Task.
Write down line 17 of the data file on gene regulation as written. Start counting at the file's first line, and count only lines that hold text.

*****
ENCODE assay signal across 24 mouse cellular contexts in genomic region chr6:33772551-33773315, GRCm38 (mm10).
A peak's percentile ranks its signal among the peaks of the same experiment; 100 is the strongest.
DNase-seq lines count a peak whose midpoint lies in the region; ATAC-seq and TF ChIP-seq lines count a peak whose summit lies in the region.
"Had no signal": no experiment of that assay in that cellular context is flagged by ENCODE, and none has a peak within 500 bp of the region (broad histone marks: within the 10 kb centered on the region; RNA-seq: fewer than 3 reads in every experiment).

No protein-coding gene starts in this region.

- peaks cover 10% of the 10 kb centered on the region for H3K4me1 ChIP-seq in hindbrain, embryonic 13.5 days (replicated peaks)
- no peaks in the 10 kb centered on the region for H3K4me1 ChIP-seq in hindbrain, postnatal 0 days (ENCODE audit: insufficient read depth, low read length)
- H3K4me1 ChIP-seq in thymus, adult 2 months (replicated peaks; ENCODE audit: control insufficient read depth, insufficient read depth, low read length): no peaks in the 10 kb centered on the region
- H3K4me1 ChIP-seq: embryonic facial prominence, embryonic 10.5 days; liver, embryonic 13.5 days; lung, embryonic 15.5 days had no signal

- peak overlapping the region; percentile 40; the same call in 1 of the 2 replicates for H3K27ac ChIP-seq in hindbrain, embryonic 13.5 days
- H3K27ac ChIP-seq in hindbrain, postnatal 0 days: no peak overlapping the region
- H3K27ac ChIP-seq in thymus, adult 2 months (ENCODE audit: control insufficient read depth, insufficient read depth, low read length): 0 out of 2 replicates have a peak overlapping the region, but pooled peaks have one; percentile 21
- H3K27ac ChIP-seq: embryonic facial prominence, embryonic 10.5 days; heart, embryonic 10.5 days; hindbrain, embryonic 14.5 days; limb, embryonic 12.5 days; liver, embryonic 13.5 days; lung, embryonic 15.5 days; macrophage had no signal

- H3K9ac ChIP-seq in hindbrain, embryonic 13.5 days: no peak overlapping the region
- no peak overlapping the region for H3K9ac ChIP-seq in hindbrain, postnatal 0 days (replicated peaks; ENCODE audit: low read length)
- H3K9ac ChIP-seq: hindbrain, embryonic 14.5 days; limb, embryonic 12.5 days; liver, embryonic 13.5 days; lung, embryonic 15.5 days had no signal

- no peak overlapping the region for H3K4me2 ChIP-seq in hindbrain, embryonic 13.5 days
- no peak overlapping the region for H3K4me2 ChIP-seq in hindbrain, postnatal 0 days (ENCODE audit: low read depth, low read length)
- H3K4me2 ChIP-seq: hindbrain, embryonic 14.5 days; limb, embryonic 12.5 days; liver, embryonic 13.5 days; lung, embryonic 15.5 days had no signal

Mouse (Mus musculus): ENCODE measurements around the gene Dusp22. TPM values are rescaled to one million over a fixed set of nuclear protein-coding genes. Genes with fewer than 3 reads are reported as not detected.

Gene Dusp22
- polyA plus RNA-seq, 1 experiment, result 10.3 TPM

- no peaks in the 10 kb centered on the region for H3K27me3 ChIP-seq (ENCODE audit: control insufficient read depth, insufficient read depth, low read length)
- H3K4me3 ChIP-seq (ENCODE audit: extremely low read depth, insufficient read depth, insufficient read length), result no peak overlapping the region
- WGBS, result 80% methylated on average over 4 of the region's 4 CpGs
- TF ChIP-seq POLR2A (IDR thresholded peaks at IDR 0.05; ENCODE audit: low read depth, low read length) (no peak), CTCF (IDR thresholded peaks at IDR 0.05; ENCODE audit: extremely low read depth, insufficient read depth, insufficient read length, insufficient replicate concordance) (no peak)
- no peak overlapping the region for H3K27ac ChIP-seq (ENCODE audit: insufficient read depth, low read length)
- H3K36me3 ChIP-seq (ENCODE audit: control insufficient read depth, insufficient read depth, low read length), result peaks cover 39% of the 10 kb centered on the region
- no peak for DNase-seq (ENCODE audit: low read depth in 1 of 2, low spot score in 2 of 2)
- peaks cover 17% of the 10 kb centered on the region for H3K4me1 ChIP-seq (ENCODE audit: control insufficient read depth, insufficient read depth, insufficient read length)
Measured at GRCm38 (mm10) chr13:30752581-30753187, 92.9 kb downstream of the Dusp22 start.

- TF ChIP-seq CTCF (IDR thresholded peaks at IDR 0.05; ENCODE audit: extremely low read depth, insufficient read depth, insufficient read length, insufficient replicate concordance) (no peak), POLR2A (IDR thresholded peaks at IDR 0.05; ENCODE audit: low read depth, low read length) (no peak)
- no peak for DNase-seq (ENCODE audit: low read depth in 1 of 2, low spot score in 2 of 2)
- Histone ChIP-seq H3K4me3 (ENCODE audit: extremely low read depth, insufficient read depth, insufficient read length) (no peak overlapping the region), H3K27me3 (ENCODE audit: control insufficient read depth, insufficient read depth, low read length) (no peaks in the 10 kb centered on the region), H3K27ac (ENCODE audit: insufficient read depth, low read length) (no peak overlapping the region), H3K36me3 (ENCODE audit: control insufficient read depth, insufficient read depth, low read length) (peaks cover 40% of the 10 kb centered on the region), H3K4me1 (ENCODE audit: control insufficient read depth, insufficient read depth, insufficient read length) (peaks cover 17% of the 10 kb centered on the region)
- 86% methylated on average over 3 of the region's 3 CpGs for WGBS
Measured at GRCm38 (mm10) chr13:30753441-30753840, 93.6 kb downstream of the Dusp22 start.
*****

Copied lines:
- no peak overlapping the region for H3K4me2 ChIP-seq in hindbrain, embryonic 13.5 days